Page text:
Keeping up with the times: Indonesia rolls out new food category regulations with fermented products and supply chain focus

By Pearly Neo

- Last updated on GMT

Indonesia has recently launched the latest version of its master regulation governing food categories in the country with an increased focus on fermented beverages
Indonesia has recently launched the latest version of its master regulation governing food categories in the country with an increased focus on fermented beverages

Related tags Indonesia

Indonesia has recently launched the latest version of its master regulation governing food categories in the country with an increased focus on fermented beverages and the wider supply chain.

The last time Indonesia rolled out a version of this regulation, dubbed the National Agency of Drug and Food Control (BPOM) Food Category Regulation, was in 2019, meaning that this predated both the COVID-19 pandemic as well as the nation’s much-debated Omnibus Law.

BPOM has now launched the most updated version in an attempt to better integrate the local food supply with technological updates and the latest trends.

“BPOM has found that the food category requirements as arranged in the 2019 version of these regulations are no longer in line with the development of knowledge, technology and innovation in the food industry, and now need to be replaced,”​ BPOM Head Penny Lukito said via a formal statement.

“This new update comes into effect immediately after promulgation, and will override all previous regulations. All food products that had obtained approvals for distribution in the food system before this new regulation will need to transition to meet the new requirements latest 30 months after this is enforced.”

The new regulations outline several changes but one of the most prominent is in the fermented product categories, which received some of the heaviest rewriting and additions in the new version according to FoodNavigator-Asia​ analysis.

“[For fermented foods and beverages], some of the lactic acid bacteria allowed for use in fermentation includeLactococcus spp, Lactobacillus spp, Leuconostoc spp, Streptococcus thermophiles – either individually or in combination, and with or without the addition of Bifidobacterium spp.,” ​BPOM stated in clarification of previous confusion over the allowed and disallowed types of bacteria allowed in the food supply.

“There are now also specifications for the fermented food tapai – this should be made from tapioca, cassava [or the root vegetable of choice] that is steamed and then fermented with tapai yeast overnight or over several days until it has a sweet-sour flavour.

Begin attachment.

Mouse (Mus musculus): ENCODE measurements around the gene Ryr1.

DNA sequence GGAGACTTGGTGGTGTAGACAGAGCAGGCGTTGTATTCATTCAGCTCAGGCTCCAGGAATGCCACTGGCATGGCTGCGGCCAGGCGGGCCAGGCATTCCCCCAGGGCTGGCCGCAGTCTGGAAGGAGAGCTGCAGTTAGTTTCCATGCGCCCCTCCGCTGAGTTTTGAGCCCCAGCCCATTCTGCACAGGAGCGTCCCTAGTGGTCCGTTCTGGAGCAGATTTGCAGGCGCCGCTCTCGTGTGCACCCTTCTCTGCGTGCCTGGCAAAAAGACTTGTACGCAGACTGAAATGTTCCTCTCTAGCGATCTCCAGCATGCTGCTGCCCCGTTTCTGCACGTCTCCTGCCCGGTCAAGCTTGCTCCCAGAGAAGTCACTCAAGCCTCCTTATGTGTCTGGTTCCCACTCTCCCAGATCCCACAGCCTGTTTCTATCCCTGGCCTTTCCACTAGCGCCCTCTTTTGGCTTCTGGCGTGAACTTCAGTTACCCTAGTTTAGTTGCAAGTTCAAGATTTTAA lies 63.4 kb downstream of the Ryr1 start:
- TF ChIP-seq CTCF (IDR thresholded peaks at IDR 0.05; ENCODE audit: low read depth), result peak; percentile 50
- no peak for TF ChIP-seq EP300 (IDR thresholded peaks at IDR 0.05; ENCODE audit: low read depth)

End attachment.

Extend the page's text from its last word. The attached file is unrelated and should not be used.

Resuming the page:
“[The traditional Japanese fermented food] natto will also now specifically need to have been prepared using natto culture (Bacillus substilis) in order to be categorised as natto, whereas before the culture was not specified.”

The categorisations of fermented dairy beverages saw rearrangements within the dairy category, but more interesting was the addition of two new fermented beverage categories into the regulations, namely carbonated fermented drinks and fermented teas.

“Carbonated fermented drinks are beverages that must be obtained from the process of fermentation with lactic acid bacteria, with or without the addition of other accepted microorganisms, and then have carbon dioxide added to it,”​ said BPOM.

“Fermented tea drinks on the other hand are mostly known as kombucha, and these must originate from tea leaves (Camellia sinensis L.) that are fermented with the Symbiotic Culture of Bacteria and Yeast (SCOBY) – other drinks may not be referred to as kombucha.”

The regulations have also expanded its scope into categorisation for various ingredients in the food value chain, such as defining the content of what may be called tapai yeast.

“Tapai yeast must have a microorganism content including fungi (such as Mucor, Rhizopus, Amylomyces rouxii), yeast (such as Saccharomyces, Hansenula, Candida, Endomycopsis, Saccharomycopsis fibuligera, Hyphopichia), lactic acid bacteria (such as Lactobacillus, Pediococcus, Weisella) and acetic acid bacteria (such as Acetobacter),”​ it stated.

“There are now also more specific definitions for raw food materials, which will be defined as either fresh foods or ingredients from plant or animal origin, used to make processed foods and beverages – there is also a list of items that food and beverage firms must adhere to when selecting these ingredients.”

Protecting higher value

In addition to the food safety aspects of changes, the regulations also appear to target the protection of higher value items by defining the characteristics by which they are named.

One instance is comb honey, which is generally more expensive than liquid bottled honey due to a higher perception of freshness and authenticity. In order to ensure that these characteristics are truly met when consumers pay a higher price tag, BPOM has also included a definition for this in the new regulations.

“Comb honey is honey that has been kept in the honeycombs produced by bees and have not gone through any form of processing to separate the honey from the beeswax,”​ it said.

“This comb honey must be free of any bees or stings or relevant pieces i.e. any physical contamination when it is sold.”

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